On this day - 21st Mar 1617: Pocahontas died

On the 21st March 2015 Ireland won the Six Nations which lead to me (well, the Irish half at least!) screaming my lungs out in sheer excitement, meaning that I sadly neglected to write the blog I have been looking forward to posting for months! Gutted! But I’m refusing to miss out so you are just going to have to get it on the wrong day…For it was ‘On This Day’ (well, “That Day” now, I suppose) in 1617 that Pocahontas, real life daughter of Chief Powhatan, died in England on the way back to her homeland. 

Pocahontas by Simon van de Passe 1616

Rebecca Rolfe also known as Pocahontas
Simon van de Passe [Public domain], via Wikimedia Commons

Pocahontas, heroine of a much beloved Disney classic, was in fact a real-life woman who did indeed save the life of an English settler named John Smith and who travelled to England (as depicted in the ridiculously under-appreciated Pocahontas 2) and was married to another Englishman, John Rolfe. As someone who spent most of her childhood running around the hills barefoot in a Pocahontas costume, discovering (in the midst of a long and stuffy second year History lecture) that this icon of a woman, this goddess of my dreams, this character which I aspired to with my whole heart was really real, was possibly hands down the best moment of my whole university career… no, scrap that… of my life so far! I was beside myself and I have been reading about her ever since. 


Pocahontas saving the life of John Smith
Public domain via Wikimedia Commons

There are so many things I would like to write about for this blog but I’m going to focus on one very important message that the real and the disney Pocahontas had in common. That Pocahontas was nothing more and nothing less than an exceptionally strong and independent woman who saw beyond conflict to the importance of peace. The real Pocahontas may not have had a Grandmother Willow to tell her to listen to the spirits to find her path and the power to fulfil it but she certainly had the deeply rooted strength embodied, in true Disney style, by her make-believe deciduous Granny. She was a passionate woman, unafraid of men and quick to embrace new people and ideas. As a young child she quickly befriended the new settlers and often went to play with the English in Jamestown. As a young woman she was captured by the English during the first Anglo-Powhatan conflict. During her capture she learned more about their culture, even becoming baptised and adopting the name Rebecca. 

Baptism of Pocahontas

Baptism of Pocahontas in Jamestown
By John Gadsby Chapman (photograph courtesy Architect of the Capitol) (Architect of the Capitol) [Public domain], via Wikimedia Commons

Marriage to an English settler, John Rolfe, followed and she bore him a son, Thomas. Together the Rolfe family travelled to England to promote investment in Jamestown and by presenting the English court with a ‘civilised savage’ go someway to dispel the fear of this ‘heathen’ race. So she was, in actual fact, a pioneering seventeenth century diplomat!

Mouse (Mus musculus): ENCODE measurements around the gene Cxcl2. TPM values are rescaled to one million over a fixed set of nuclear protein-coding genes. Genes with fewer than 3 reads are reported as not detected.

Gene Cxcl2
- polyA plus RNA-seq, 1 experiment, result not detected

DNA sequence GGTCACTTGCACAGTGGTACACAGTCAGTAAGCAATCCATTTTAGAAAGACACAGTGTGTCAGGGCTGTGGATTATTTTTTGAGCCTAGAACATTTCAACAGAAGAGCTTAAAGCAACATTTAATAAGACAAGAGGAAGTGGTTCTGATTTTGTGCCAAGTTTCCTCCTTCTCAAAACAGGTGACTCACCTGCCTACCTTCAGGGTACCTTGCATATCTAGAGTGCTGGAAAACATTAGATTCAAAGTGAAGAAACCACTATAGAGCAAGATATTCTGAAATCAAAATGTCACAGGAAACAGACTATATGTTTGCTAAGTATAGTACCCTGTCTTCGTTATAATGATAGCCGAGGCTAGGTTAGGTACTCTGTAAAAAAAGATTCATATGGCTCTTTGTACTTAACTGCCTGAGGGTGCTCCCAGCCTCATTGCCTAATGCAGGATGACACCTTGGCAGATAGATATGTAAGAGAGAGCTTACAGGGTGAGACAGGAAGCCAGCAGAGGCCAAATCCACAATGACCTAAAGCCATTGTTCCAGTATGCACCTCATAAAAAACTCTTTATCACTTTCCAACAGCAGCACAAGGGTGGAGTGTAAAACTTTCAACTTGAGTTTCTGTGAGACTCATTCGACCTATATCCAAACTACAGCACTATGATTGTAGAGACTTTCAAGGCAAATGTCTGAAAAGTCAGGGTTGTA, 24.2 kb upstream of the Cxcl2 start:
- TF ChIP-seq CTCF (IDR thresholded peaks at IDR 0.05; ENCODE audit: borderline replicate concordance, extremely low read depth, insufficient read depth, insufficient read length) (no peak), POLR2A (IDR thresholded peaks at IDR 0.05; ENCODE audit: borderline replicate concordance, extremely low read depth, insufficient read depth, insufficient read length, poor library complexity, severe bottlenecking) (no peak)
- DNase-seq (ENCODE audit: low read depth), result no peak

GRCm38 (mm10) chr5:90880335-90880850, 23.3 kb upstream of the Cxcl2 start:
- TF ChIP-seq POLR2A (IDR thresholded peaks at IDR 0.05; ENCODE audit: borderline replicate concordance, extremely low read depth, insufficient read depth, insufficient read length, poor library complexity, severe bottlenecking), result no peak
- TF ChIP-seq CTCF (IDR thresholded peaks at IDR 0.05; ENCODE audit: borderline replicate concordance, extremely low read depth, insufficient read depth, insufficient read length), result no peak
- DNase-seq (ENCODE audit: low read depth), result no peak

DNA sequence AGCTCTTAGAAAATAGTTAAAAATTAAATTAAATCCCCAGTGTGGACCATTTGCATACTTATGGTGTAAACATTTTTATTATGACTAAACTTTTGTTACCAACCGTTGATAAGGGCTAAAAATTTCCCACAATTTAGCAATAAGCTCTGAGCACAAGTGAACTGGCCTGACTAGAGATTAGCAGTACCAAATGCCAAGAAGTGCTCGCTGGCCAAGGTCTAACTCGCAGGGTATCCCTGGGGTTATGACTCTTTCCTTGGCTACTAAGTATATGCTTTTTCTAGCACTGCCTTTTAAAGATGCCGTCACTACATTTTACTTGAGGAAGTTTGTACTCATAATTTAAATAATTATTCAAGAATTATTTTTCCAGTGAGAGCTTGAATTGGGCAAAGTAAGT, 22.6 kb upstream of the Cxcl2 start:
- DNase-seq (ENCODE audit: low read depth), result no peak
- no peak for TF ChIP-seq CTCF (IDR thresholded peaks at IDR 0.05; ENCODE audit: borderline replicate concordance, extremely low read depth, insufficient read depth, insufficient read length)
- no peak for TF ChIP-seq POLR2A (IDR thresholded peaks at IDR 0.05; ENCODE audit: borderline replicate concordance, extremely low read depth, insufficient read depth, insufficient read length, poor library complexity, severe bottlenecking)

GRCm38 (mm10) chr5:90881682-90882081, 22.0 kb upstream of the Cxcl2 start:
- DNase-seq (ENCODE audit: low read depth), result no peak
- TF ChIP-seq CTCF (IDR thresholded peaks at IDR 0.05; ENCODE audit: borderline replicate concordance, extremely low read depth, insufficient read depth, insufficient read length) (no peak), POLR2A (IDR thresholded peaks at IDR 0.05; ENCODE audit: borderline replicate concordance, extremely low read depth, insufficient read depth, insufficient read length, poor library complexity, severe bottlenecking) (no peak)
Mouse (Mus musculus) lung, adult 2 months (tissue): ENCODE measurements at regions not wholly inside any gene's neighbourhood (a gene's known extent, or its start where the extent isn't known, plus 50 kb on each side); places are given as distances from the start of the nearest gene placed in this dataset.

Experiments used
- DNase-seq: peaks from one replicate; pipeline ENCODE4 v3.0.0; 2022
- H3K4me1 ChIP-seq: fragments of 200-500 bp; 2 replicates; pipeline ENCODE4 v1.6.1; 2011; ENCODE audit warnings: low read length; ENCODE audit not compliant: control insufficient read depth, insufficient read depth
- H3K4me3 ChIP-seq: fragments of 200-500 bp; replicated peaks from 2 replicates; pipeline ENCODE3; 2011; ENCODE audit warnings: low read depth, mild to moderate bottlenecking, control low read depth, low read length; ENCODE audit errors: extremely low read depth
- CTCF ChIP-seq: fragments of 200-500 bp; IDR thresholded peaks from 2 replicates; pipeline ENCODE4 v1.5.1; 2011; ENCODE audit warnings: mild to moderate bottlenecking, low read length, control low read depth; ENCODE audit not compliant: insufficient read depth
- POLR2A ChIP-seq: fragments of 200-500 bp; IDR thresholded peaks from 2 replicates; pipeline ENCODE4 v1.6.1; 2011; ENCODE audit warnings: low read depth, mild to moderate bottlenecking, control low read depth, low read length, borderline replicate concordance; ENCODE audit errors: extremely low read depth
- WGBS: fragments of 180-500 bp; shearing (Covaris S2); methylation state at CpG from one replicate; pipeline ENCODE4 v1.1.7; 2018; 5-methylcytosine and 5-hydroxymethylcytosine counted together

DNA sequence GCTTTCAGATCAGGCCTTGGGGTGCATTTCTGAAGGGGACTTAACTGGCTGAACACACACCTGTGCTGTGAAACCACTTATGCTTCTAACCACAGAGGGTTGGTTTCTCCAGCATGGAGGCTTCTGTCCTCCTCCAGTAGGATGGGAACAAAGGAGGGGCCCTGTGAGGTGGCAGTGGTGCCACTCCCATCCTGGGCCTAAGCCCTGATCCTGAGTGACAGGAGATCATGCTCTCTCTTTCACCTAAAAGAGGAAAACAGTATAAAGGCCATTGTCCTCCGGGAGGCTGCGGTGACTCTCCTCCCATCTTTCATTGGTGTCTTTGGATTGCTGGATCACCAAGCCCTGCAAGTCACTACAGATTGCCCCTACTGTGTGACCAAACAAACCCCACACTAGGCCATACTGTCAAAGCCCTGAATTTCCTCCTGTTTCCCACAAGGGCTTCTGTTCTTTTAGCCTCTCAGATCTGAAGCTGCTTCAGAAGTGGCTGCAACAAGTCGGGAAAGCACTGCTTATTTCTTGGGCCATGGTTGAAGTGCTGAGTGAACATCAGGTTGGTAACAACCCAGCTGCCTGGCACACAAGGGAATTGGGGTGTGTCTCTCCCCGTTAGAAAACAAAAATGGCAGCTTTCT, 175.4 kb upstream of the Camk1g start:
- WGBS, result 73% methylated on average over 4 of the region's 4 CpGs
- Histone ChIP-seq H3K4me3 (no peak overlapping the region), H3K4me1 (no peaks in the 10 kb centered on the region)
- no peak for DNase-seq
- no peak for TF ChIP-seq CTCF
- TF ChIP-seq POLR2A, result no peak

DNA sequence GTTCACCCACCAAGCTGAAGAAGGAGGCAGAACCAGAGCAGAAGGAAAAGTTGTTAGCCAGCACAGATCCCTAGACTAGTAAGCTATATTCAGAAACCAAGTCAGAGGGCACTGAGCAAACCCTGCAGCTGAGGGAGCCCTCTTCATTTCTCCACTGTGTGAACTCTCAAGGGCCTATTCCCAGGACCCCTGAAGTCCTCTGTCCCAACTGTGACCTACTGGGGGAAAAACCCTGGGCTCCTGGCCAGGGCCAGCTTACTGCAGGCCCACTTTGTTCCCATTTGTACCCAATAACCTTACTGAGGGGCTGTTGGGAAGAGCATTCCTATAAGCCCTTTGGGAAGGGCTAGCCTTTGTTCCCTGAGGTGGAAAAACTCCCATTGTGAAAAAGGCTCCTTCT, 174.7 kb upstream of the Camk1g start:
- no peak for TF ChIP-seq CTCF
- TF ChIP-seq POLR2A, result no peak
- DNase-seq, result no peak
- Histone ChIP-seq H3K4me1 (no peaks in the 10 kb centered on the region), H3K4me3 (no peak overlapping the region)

Pocahontas being presented to King James
Richard Rummell [Public domain], via Wikimedia Commons

Her career in diplomacy was cut ruthlessly short by the natural world she so loved. They were on their way back to Jamestown to continue promoting peace between the races when Pocahontas became seriously ill and died in Rolfe’s arms. She was only 22 years old. It is a tragedy that a character of such power died so young. Had she lived, I am certain she would have been instrumental in relations between the settlers and the natives, but we can only guess at how much someone so unique, someone who knew “every rock and tree and creature”, could achieve. 

The wedding of Pocahontas with John Rolfe

The Wedding Ceremony of Pocahontas and John Rolfe
By Geo Spohni [Public domain], via Wikimedia Commons

There has been speculation that her choice of a baptismal name, Rebecca, was a nod to her image of her destiny. Rebecca was a biblical name referring to Rebecca in the Book of Genesis, who as mother of Jacob and Esau is known as the mother of two nations. Pocahontas mothered a son who bridged the divide between natives and settlers. She brought into the world a son who had the blood of two nations running through his veins and whose descendants can still be traced today, First Ladies, Nancy Reagen and Edith Wilson, being some well known ones.  

Pocahontas Rolfe crop

Portrait of Pocahontas and John Rolfe
By J. W. Glass [Public domain], via Wikimedia Commons

Pocahontas fought and loved for peace and harmony between two peoples. She loved the land and encouraged respect for it. It is sad that 398 years later the fight is still going on. But “the water’s always changing, always flowing” and so we must never stop learning from the changes and striving for peace. We must never stop listening to the spirit within which counsels us not to run from doing the right thing, however hard and unnatural it seems. We must never stop enjoying our beautiful earth and never stop fighting to preserve it and prevent it being eaten by greed. We must “roll in all the riches all around us”, not exploit them, and “wonder what they’re worth”. We need to love the earth and love each other. “We need to sing with all the voices of the mountains.  We need to paint with all the colours of the wind.” 

- All quotes are from Disney’s Pocahontas (1995) - 

© Isla Robertson 2017